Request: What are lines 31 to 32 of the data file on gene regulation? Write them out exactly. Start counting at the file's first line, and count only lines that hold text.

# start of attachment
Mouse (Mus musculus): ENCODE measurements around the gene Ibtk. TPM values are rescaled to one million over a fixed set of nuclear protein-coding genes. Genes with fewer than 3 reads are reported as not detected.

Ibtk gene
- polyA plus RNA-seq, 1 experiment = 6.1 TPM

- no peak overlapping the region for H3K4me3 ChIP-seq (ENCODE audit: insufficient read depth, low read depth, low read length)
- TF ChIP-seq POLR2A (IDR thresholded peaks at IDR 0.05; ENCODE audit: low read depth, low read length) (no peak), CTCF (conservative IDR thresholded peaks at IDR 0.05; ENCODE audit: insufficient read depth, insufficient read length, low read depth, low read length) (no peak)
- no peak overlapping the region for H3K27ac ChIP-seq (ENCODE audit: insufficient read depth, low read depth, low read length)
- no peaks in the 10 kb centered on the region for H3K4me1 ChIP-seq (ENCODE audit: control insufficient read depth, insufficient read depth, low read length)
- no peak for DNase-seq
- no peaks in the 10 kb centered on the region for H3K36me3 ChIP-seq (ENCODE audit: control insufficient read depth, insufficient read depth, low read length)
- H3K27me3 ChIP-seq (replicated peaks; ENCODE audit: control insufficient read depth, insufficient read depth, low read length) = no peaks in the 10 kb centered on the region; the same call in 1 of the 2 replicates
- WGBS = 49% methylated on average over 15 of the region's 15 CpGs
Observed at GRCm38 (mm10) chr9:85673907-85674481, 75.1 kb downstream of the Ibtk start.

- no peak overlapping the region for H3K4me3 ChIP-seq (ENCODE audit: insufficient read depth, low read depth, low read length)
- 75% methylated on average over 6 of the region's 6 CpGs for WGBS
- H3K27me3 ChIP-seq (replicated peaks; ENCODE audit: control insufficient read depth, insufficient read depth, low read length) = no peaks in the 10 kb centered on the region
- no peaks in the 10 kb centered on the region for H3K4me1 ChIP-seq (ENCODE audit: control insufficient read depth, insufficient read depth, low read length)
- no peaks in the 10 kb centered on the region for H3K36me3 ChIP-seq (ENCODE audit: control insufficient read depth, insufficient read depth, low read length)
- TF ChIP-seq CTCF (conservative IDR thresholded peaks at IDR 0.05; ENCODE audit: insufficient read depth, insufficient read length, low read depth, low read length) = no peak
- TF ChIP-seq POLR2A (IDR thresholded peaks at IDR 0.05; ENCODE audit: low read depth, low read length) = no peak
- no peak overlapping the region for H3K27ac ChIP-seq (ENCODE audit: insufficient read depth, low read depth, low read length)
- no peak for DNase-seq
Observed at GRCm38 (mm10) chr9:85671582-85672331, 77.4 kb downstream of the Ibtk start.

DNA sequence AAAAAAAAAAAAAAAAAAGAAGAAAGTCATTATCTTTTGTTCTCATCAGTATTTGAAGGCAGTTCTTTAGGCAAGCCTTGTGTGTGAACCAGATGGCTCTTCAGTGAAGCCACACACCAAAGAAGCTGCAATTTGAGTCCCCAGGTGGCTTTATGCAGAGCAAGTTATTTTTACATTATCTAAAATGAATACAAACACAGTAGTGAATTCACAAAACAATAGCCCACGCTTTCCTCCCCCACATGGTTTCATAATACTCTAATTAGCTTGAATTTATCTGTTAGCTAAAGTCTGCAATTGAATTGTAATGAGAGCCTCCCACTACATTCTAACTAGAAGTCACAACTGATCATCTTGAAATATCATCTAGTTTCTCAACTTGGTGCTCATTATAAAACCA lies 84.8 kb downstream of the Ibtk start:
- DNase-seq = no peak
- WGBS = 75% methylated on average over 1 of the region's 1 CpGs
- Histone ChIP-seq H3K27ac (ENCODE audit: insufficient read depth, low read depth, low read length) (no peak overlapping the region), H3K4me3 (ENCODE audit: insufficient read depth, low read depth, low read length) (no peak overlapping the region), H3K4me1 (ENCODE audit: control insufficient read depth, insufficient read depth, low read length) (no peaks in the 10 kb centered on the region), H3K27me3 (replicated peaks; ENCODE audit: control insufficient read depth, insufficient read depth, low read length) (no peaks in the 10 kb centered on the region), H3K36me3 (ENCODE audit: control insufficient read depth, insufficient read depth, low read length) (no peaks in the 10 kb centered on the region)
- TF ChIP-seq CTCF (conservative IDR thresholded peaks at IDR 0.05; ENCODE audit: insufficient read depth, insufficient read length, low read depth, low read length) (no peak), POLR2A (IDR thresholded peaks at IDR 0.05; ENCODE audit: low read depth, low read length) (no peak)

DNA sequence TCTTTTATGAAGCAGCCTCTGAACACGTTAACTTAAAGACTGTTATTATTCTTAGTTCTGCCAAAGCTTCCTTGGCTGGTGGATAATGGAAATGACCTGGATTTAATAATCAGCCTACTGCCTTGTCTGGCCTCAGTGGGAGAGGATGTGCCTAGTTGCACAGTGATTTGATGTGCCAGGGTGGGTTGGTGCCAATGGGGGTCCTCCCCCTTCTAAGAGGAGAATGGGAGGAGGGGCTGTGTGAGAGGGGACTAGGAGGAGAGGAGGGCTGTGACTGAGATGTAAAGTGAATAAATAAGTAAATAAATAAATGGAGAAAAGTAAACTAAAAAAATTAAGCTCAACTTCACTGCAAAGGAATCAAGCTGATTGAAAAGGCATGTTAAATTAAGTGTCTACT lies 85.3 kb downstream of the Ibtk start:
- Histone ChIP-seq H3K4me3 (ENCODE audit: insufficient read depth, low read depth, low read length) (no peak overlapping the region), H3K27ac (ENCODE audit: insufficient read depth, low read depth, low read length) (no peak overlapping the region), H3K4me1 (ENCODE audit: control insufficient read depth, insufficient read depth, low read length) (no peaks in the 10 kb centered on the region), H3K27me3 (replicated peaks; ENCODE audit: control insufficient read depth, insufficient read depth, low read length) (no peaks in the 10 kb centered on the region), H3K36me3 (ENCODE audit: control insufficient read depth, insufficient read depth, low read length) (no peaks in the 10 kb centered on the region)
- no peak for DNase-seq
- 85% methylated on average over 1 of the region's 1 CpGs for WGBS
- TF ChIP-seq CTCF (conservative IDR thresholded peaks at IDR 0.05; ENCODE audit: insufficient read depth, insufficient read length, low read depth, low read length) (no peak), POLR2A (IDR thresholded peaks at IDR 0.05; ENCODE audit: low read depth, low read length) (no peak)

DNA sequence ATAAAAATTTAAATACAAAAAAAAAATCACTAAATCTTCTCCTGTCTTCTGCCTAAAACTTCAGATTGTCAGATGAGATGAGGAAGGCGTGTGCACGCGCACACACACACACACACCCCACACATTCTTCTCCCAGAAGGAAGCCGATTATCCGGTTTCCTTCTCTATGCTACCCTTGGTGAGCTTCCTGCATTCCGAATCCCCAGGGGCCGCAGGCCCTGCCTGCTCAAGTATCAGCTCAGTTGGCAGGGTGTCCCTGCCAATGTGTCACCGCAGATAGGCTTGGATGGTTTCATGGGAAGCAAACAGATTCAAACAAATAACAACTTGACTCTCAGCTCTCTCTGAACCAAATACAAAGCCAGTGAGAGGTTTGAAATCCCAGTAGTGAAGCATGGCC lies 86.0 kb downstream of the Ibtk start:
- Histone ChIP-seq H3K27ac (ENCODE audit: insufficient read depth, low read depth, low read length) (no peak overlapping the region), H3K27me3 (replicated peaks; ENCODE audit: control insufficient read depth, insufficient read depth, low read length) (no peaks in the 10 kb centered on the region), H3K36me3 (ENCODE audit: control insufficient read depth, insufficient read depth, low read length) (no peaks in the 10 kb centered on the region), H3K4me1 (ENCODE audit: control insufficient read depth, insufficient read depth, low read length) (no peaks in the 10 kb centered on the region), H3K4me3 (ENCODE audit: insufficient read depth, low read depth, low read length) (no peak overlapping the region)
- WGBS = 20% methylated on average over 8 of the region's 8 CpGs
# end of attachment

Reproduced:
- 85% methylated on average over 1 of the region's 1 CpGs for WGBS
- TF ChIP-seq CTCF (conservative IDR thresholded peaks at IDR 0.05; ENCODE audit: insufficient read depth, insufficient read length, low read depth, low read length) (no peak), POLR2A (IDR thresholded peaks at IDR 0.05; ENCODE audit: low read depth, low read length) (no peak)